Sanctions Provoke Domestic Conflicts

In April 2019, Venezuela's foreign minister Jorge Arreaza already warned of the negative humanitarian consequences of the US sanctions. [8] More than five billion euros of Venezuelan state funds in international banks could be seized. "We want to make known the consequences of the unilateral blockade of the US government against Venezuela that has cost the lives of thousands of Venezuelans," Arreaza said. The US punitive measures increasingly aggravate the Venezuelan state in buying food and medicine. In the spring, according to Arreaza's data, the Bank of England, Citibank, Clearstream, London, North Capital, the Portuguese Novo Banco and the Japanese banking house Sumittomo had already frozen millions.

In the middle of the year, the US diplomat Thomas Shannon [9], a critic of the Trump administration, insisted "the sanctions imposed by the United States against Venezuela are inflicting enormous harm on the Venezuelan people." [10] The sanctions are "more or less comparable to the bombing of Dresden and Tokyo," the former Latin American director of the US State Department said in an interview with the Financial Times. "We see the destruction of Venezuela as a country and as a society." That some people deny this is incredible, Shannon said. "Either their massive misjudgment in supporting sanctions against the Venezuelan oil- and gas industry or their desire to inflict tremendous harm on Venezuela to overturn Maduro is proven."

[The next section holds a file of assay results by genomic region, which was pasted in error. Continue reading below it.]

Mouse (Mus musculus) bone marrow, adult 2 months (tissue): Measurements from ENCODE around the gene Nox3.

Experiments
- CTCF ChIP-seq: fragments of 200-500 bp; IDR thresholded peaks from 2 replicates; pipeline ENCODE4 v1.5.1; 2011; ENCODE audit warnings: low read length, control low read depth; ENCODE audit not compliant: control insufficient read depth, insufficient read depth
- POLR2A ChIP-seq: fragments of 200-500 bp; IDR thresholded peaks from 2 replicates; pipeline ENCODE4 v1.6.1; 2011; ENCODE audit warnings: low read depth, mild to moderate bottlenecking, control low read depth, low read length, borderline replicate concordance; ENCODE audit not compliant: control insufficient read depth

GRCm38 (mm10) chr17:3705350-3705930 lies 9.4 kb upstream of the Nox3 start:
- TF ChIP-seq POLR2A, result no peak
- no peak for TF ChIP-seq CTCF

Venezuela's government canceled a planned meeting with the opposition in Barbados because of the increasingly aggressive US sanctions. In a comment, President Maduro explained the new punitive measures represented a "grave and brutal aggression." "With a great shock, we see the leader of the opposition delegation Juan Guaido acclaims, promotes and supports these actions."

Politicizing Humanitarian Aid

In the opinion of humanitarian actors in Venezuela, the relief in the past hardly led to improved availability of medical equipment. The emergency rooms in the South American country suffered.

A few weeks after his self-nomination, Guaido tried unsuccessfully to bring US goods from Columbia to Venezuela against the will of the Maduro government. After this conflict, Maduro gave permission to the International Red Cross and the United Nations to supply hospitals with medical equipment. "There is still no stable supply in our opinion," said Julio Castro [11] from the Venezuelan NGO Medicos por la Salud (Physicians for Health) [12]. Data from co-workers at Venezuela's 40 public hospitals corroborate his statement. Around 50% of the necessary supplies in emergency rooms are missing, Castro said.

Given this situation, the struggle around Venezuelan humanitarian aid is waged ever more intensely. A few days ago, the Office of the UN High Commission for Human Rights (UNHCHR) and the Venezuelan government signed an agreement on future cooperation. The continuing presence of a team of two UN human rights officials in the country is planned. The agreement is the basis for conversations on establishing a UN Human Rights office in Venezuela," UNHCHR said. [13]

On the other hand, the US promised million for the opposition around Guaido [14] after an aggressive speech [15] by President Trump against Venezuela before the UN General Assembly. The US development aid organization USAID explained the funds would go to the health sector alongside "independent media," political groups and the National Assembly dominated by the opposition.

Links in this article:

















Answer Coalition, “Sanctions are war,” March 5, 2019

Fabian Goldman, “Sanctions, war with other means,” 8/28/2019